Reality? New authors get small advances, have to do a lot of their own promotion, and won’t likely get tours and crazy publicity opportunities set up for them. Also. The ballin’? Please let me break down advances, royalties, etc. for us.


The realness of profits in self-publishing vs. traditional.


As a new author, if you get a $5,000 royalty advance, you’re doing well. And that’s a beautiful thing, getting $5,000 dollars all at once for your hard work of writing a book. Yay. Money in the bank.

But. That $5,000 is a royalty advance. Meaning you won’t make another cent off of your book until you earn that $5,000 back in your royalties (which are a percentage of the book’s price or your publishing company’s profits).

Let’s take for example a soft cover book that sells for $20. If your publishing company gives you the standard 7.5% royalty (and let’s say they give it to you off of the list price of your book, which some company’s will only give you 7.5% of their profits off of each individual book), then you make approximately $1.50 per book. Though this royalty percentage is somewhat common knowledge in traditional publishing, you can check out by one of my favorite bloggers (former literary agent and current author, Nathan Bransford) for this statistic as well as a few other interesting tidbits.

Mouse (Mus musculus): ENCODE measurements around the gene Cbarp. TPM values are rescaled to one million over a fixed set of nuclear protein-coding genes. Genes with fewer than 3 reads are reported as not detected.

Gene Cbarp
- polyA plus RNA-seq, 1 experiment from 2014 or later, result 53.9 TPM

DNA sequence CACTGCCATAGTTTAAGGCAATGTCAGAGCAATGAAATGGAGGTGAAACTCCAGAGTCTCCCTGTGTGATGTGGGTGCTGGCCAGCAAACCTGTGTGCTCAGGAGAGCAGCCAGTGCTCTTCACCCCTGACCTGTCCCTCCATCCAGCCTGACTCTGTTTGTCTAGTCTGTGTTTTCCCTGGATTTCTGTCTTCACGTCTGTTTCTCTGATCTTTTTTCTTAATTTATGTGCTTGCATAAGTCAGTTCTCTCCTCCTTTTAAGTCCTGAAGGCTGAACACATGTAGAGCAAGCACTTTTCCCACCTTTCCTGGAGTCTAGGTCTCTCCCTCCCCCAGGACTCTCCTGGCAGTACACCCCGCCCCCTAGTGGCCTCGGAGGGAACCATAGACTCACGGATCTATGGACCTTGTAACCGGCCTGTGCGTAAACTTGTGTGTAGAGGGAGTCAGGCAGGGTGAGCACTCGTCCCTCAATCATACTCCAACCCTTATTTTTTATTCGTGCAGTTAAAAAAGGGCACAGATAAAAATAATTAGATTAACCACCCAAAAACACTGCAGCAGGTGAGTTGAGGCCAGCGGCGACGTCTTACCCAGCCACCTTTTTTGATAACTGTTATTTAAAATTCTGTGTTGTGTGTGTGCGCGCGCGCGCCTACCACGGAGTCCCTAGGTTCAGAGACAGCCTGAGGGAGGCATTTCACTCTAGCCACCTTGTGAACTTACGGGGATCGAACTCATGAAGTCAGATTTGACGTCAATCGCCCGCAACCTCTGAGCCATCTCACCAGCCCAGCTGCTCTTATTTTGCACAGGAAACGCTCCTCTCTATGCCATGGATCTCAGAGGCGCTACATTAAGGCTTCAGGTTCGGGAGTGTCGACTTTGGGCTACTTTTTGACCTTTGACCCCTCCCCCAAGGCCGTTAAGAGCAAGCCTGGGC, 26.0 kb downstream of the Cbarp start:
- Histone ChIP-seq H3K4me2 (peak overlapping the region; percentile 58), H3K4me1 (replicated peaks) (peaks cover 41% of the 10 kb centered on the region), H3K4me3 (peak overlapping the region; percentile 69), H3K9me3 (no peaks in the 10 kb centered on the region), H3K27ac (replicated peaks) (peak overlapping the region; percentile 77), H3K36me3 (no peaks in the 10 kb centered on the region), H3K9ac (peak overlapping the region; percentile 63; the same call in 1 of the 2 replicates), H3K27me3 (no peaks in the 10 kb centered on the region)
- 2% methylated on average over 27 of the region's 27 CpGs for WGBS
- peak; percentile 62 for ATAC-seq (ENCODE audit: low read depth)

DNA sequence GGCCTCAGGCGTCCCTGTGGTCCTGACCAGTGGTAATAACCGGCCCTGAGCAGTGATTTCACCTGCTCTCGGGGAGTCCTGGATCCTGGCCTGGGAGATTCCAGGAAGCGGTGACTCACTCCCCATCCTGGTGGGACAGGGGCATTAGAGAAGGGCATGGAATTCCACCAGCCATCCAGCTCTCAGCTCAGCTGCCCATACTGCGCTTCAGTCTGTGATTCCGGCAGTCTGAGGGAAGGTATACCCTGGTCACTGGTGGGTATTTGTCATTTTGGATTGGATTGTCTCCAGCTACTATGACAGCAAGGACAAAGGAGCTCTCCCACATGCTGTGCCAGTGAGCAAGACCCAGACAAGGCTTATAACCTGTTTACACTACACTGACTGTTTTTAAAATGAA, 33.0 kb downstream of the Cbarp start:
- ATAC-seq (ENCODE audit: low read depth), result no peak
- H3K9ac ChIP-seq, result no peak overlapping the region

You’ll have to sell 3,333 copies of your book to pay your publishing company back your advance.